Mike Leach held his first press conference of the "season" with fall camp just about 24 hours away. It was tame and business like, perhaps a sign of the work that lies ahead. Leach, as he always does, drove the conversation in the direction he wanted, often steering things towards football, his thoughts on game-planning and practice.
To open the press conference, Leach was asked about Raymond Ford. He said he could not comment on reports about Ford joining the team, which probably means that paperwork hasn't been signed and nothing is official. On Tuesday, reports emerged indicating Ford was heading to Pullman and would join the team for this season. However, financial aid papers and getting things squared away take time.
Fall camp, and the whole season really, will be about fundamentals and evaluating what he's got.
"You earn your job every day," Leach said. "The starting lineup is going to be based on performance, not how many years you play, how old you are or how many stars you had as a freshman. I didn't know anything about those stars when I recruited them, so that doesn't have an impact now that they're here."
Depth was a concern Leach kept coming back to, saying "Our first-level guys I feel pretty good about. By the same token, you want to get guys reps, get guys established and comfortable with what they're doing."
He added, "We need depth pretty much everywhere. There's always gonna be spots for depth, unless somebody overtakes a position in the starting lineup. That doors certainly open based on how they perform."
Game-planning won't begin in earnest until about a week before the BYU game. The rest of the time will be spent honing skills, working on fundamentals and figuring out what the depth chart will look like. The coaching staff will following a similar schedule for most of the season, so it's not as though BYU is getting months of attention.
"I don't think you sit and game plan three months for one game, then six days for the rest," Leach said while explaining how he prepares.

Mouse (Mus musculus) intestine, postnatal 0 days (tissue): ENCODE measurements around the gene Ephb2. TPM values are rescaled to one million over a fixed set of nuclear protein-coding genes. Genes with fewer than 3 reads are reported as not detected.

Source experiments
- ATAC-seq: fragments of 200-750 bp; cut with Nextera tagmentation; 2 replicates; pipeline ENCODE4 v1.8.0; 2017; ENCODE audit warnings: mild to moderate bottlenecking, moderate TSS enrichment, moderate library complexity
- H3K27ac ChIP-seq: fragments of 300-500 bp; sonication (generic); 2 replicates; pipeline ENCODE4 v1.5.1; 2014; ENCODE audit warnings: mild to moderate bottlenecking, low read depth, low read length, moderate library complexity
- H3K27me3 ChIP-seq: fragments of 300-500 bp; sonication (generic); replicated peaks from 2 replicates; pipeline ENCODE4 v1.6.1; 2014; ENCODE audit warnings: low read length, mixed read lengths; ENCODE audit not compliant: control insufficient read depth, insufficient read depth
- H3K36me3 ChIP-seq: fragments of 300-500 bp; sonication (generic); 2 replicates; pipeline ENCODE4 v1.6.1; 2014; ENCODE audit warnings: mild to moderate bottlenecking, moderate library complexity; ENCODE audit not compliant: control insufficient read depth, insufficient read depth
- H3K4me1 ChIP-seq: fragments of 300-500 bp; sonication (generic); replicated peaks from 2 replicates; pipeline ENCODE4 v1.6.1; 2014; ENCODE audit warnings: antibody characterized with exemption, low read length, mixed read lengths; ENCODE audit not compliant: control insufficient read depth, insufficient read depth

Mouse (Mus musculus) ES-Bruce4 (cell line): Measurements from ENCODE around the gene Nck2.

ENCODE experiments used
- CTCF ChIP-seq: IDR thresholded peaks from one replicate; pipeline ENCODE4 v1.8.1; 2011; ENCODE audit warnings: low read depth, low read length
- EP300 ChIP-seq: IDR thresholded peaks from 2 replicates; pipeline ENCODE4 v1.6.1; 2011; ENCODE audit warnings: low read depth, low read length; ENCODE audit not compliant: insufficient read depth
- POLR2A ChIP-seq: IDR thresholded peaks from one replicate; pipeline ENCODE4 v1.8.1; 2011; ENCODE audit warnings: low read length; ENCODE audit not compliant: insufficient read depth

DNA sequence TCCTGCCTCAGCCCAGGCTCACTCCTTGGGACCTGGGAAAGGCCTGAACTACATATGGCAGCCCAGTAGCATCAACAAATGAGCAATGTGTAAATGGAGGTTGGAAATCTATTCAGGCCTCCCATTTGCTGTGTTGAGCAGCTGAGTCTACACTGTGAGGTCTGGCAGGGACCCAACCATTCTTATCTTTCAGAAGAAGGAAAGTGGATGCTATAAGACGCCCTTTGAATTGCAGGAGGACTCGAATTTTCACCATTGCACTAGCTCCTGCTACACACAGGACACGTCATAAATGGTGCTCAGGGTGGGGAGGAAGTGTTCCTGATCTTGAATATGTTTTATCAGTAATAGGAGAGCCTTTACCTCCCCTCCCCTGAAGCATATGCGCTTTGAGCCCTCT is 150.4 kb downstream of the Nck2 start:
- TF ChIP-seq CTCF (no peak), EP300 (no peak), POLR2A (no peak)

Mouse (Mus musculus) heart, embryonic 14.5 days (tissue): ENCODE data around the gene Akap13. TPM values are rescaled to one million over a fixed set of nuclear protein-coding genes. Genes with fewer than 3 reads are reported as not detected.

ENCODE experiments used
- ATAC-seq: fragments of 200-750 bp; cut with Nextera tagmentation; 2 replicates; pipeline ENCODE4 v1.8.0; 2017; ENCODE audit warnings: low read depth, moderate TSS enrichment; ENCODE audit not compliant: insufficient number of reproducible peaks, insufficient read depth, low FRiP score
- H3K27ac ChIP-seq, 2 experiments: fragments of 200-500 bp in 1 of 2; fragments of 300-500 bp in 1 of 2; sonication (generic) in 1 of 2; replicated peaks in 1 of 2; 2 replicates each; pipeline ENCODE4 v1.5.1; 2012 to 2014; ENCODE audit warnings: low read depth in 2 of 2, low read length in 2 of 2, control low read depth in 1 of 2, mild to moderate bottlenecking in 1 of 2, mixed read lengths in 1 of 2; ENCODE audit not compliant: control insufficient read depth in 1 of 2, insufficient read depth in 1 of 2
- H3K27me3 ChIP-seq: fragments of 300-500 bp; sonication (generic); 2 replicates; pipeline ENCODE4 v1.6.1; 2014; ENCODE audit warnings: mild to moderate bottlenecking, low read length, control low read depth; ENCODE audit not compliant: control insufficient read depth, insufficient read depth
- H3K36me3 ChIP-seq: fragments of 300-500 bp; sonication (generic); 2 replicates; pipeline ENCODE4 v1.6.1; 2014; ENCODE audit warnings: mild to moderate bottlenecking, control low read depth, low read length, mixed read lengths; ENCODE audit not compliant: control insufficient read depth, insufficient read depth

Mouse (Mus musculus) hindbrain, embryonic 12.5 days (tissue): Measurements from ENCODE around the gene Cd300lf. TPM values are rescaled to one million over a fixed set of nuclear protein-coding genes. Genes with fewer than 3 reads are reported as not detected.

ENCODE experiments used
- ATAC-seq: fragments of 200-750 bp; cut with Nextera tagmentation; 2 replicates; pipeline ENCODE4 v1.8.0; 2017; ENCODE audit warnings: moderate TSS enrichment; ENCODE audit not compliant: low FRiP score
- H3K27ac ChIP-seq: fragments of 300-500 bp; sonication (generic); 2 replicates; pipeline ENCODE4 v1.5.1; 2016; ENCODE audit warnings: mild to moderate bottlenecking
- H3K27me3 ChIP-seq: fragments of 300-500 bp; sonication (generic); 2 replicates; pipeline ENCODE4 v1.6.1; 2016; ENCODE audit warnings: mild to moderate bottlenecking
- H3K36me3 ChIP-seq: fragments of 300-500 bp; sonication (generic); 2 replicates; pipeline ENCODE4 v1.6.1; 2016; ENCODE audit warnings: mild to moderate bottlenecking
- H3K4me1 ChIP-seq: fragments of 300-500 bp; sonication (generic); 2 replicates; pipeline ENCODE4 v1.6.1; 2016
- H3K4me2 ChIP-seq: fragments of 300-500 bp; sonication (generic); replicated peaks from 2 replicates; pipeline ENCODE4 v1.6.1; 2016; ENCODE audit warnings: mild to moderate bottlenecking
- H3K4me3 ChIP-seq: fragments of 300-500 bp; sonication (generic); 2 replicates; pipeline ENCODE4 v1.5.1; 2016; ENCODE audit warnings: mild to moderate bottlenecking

Leach got a bit philosophical when asked about what it's like dismissing players from the team. He said it's "never fun" and added that it forces him to take a look in the mirror and see what he could've done different. It's a last resort, and the feeling of failure coaches have when a player is let go forces some self-examination.
"You'd like to save everybody. That's why you're in coaching. You invest all time and effort to improve guys and make them the best you can," Leach said. "On a certain level, you feel a sense of failure as a coach. It becomes difficult because you see talent walk out the door.
"If you run into a situation, it's like if you have a problem with somebody's behavior. The first thing is can I change it? If you can't can you tolerate it? If you can't tolerate it, you have to get rid of them. It's just part of the deal. A lot of times, it's focus on this guy, focus on that guy. You've got to think about the other 120."
He did say he felt good about where the front seven is right now, even after the dismissals.
The quarterback competition, if we can even call it that, will probably only last a week. Leach said they want to get a look at guys and evaluate them, then start paring things down so the No. 1 will get about two-thirds of the reps and the No. 2 will get about one-third.
Leach did come to the realization that they'll have a lot of pass skeletons going, as well.
"You want to evaluate what you have -- and we'll have two pass skels going on every day. Then we'll have some freshmen work afterwards -- I guess we'll have three pass skels every day ... that's a lot of pass skels."
As far as freshmen go, if they crack the two-deep, they're not going to be redshirted. Otherwise, they'll probably sit the year, Leach said.
Overall, Leach seemed pretty upbeat about everything. He was excited about his coaching staff -- calling it the best he's ever had -- and the players, as well. He said he's "proud to be a part of the legacy Washington State has," but that "I'm not the savior of anything. I've got a great coaching staff and some great players to work with."
It was all business, but Leach was effusive in his praise of the coaching staff and players while also noting that the team needed depth. There were no great proclamations or guarantees of a conference championship, bowls or anything of the sort. Just a broad view of the task at hand as fall camp gets set to begin.
-- Leach does not know if HBO will be shooting a documentary in Pullman, saying he hasn't heard anything more but he'd be open to it.